What I learnt this week: The frustrating advantage of being difficult #WILTW

This is the 22nd #WILTW (and a little delayed due to my attendance at #EAPS2014)

This week I took our family car into be serviced and have an MOT. I dropped it at the garage just before work and was told it would be ready later in the afternoon. However  I had an answer-phone message at about 4pm to say that the service had been done but they hadn’t got around to doing the MOT so could I please leave the car with them overnight or come back the next morning.  I was a bit frustrated by this assumption as I either

i) I couldn’t get home or

ii) would be without an appropriate car for the school run.

I suspect, in fact know, I am a bit soft in these situations and although I was frustrated I tend not to let emotions get the better of me. So surprisingly, and probably because I missed the call and didn’t get put through to the person who had initially made it, I was able to be a little more ‘robust’ in my annoyance. I felt a little uncomfortable when I put the phone down having expressed my disappointment at the service I had received. However 5 minutes later I got a phone call back saying that manager had found someone to do the MOT…

There are often times when parents, carers or relatives of children become frustrated by hospital processes. Often they are scared and emotional and outbursts can be tolerated in the context of the situation they see their children in. But sometimes it does appear the smallest thing can be blown out of all proportion and you find yourself expending energy ameliorating the parents anger at the expense of care to other patients. Conversely in my experience parents are often very humble about things they could and should be annoyed about!.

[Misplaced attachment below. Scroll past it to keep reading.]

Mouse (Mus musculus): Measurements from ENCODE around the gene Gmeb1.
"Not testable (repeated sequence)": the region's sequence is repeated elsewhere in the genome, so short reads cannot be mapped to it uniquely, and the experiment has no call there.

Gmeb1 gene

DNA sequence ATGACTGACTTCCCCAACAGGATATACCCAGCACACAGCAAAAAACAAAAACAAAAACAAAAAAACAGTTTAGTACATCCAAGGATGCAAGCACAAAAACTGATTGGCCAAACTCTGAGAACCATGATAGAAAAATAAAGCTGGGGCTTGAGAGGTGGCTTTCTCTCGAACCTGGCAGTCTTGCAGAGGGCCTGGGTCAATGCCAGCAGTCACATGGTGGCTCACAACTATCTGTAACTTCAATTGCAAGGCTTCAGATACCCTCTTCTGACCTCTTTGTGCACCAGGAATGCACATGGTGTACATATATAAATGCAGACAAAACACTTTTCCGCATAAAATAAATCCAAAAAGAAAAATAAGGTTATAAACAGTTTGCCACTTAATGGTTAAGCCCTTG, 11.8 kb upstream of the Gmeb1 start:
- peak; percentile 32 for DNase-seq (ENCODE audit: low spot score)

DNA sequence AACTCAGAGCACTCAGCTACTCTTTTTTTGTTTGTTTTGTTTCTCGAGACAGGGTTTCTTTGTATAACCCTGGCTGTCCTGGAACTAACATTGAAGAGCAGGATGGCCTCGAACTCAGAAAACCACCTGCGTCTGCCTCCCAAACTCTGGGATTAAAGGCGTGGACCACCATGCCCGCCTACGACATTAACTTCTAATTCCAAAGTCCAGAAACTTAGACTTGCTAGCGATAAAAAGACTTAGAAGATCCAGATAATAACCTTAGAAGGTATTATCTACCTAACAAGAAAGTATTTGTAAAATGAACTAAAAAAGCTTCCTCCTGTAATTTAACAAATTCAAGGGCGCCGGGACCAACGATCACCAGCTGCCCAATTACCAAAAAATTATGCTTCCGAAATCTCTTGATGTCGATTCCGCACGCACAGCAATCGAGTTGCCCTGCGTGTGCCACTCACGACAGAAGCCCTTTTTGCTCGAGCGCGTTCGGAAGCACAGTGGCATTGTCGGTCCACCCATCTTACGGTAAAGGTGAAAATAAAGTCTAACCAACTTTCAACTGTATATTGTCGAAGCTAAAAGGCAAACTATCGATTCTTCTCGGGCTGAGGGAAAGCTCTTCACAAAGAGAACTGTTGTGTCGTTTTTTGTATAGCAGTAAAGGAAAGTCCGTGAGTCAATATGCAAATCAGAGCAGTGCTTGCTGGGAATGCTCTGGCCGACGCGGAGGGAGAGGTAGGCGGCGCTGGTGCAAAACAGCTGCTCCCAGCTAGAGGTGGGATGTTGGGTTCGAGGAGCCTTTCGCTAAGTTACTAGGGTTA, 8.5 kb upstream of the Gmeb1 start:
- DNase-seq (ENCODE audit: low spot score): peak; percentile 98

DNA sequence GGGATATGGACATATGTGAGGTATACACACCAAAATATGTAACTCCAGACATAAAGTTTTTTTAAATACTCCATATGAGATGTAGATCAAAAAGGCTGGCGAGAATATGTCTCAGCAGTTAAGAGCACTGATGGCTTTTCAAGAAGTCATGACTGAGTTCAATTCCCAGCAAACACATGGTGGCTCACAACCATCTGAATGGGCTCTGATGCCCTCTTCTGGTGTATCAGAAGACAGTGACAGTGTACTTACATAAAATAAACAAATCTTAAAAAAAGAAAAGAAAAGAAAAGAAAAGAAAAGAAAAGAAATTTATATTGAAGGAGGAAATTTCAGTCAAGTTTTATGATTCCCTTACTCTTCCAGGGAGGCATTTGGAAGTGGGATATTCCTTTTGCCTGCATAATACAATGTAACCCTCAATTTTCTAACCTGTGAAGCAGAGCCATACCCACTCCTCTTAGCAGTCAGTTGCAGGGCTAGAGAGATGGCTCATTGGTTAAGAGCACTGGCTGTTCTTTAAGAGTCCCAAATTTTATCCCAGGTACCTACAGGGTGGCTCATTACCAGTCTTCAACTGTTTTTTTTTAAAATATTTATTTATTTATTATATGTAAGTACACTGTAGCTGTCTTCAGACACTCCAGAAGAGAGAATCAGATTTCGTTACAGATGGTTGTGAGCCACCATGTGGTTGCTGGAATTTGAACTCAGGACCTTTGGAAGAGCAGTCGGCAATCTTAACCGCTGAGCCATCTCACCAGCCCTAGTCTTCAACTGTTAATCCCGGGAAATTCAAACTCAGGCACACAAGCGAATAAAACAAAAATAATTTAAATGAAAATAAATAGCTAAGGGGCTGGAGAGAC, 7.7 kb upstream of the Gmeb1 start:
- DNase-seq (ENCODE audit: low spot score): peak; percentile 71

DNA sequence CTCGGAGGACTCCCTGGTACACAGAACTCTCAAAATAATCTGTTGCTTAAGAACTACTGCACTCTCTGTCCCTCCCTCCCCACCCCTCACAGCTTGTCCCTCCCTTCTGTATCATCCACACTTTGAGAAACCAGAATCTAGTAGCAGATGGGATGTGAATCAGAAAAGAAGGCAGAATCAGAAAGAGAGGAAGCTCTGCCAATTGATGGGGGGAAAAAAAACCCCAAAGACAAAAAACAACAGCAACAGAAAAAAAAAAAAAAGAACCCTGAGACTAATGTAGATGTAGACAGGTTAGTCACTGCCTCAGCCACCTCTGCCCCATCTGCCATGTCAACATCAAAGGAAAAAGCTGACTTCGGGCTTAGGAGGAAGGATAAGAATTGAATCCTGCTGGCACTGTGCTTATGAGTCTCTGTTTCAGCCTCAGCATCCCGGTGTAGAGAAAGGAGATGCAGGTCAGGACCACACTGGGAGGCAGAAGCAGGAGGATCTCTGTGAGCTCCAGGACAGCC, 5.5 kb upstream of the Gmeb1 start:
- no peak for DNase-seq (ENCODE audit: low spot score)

My learning last week was reflecting on whether bad behaviour gains you rewards? My small outburst with the garage sorted a problem (which probably shouldn’t have occurred in the first place). What of the families or patients we see? When is strongly challenging the care they feel their child has received appropriate? and when is it simply a method of gamesmanship?

I hope I am never in a place where I assume the latter and will always do my utmost to facilitate the former.

What did you learn this week? #WILTW

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